• Increases local flexibility to develop, implement, and improve CTE programs based on a Comprehensive Local Needs Assessment (CLNA) of local and regional high skill, high wage, and/or in-demand occupations.
  • Outlines strategies to double the number of students participating in work-based learning and earning the relevant certifications needed to meet workforce demand.
  • Earmarks additional funding for more intensive support for those students who are historically underserved or marginalized, such as individuals with disabilities, individuals from economically disadvantaged families, individuals living in distressed or at-risk areas, formerly incarcerated individuals, and homeless individuals.
  • Provides additional support and resources to expand CTE and STEM programs into early and middle grades.
  • Assists in CTE educator training and development of stronger instructional practices through alternative educator licensing strategies, including the creation of CTE Master Teacher and CTE Director Academy programs.
  • Includes bold new statewide strategies for early postsecondary credit, work ethics, leadership, and employability skill development to improve the quality of the emerging workforce in Tennessee.

Additionally, the Perkins Reserve Grant (PRG) is a competitive grant opportunity made possible through the Perkins V legislation. The PRG opportunity was redesigned under the Strengthening Career and Technical Education in Tennessee State plan to foster local innovation and support implementation of CTE programs and career pathways aligned with regionally identified high skill, high wage, and/or in-demand occupations or industries.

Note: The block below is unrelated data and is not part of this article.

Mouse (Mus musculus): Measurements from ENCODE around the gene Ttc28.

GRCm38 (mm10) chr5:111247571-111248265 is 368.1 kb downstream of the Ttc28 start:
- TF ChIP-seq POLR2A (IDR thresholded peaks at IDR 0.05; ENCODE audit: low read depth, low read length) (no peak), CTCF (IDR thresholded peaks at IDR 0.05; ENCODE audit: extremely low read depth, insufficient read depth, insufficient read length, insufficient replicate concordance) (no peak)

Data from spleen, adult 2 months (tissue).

“Today is an exciting day for CTE students and educators in the state of Tennessee. Awarding over three million dollars to support the diverse local and regional needs of our districts has the ability to make a tremendous impact for Career and Technical Education” said Jean Luna, Chief of Programs for the Tennessee Department of Education. “With the newly adopted Perkins V plan, we are able to increase flexibility to extend CTE into early and middle grades, expand work-based learning and industry certifications, extend training for educators, among numerous other opportunities. I’m looking forward to seeing the innovative opportunities and results as a result of this grant funding.”

At the K-12 level for the 2020-21 school year, 44 school districts, representing 39 counties, 15 of which are economically at-risk or distressed, will receive a total of $3,087,625 in PRG awards. The school districts receiving a 2020-21 Perkins Reserve Grant award are:


School District

Secondary Award

Regional Career Pathways Award

Alcoa City Schools $39,823.93 $150,000.00
Bartlett City Schools $50,000.00
Bledsoe County Schools $12,000.00
Bradley County Schools $150,000.00
Bristol Tennessee City Schools $50,000.00 $118,727.00
Cannon County Schools $46,150.00
Carter County Schools $23,133.00
Clay County Schools $50,000.00
Cleveland City Schools $37,074.93
Cocke County Schools $45,000.00
Cumberland County Schools $35,000.00
Davidson County/MNPS $49,950.00
Fayette County Schools $49,467.00
Germantown City Schools $44,520.10
Grainger County Schools $41,892.00
Greene County Schools $38,390.00 $20,000.00
Greeneville City Schools $44,500.00
Grundy County Schools $50,000.00
Hamilton County Schools $50,000.00
Hardeman County Schools $50,000.00
Haywood County Schools $50,000.00
Henry County Schools $50,000.00
Hickman County Schools $50,000.00
Jefferson County Schools $50,000.00
Marion County Schools $35,277.00
Maryville City Schools $165,000.00
Maury County Schools $50,000.00
Meigs County Schools $50,000.00
Oak Ridge City Schools $50,000.00 $150,000.00
Obion County Schools $44,500.00
Overton County Schools $179,771.59
Perry County Schools $40,019.00
Polk County Schools $40,000.00
Putnam County Schools $34,500.00
Robertson County Schools $112,000.00
Rutherford County Schools $35,000.00 $55,000.00
Sequatchie County Schools $50,000.00
Shelby County Schools $70,000.00
Sumner County Schools $175,000.00
Unicoi County Schools $50,000.00
Warren County Schools $50,000.00
Washington County Schools $49,834.96
Wayne County Schools $106,095.00
West Carroll Special School District $50,000.00

Applications were reviewed by a team of TDOE staff from the Division of College, Career and Technical Education and partners from the Tennessee Board of Regents. All applications needed to address at least one of the priority areas of the state plan – ensuring equitable access, aligning career pathways, and/or ensuring high-quality learning experiences, and the Regional Career Pathways application must also include a regionally f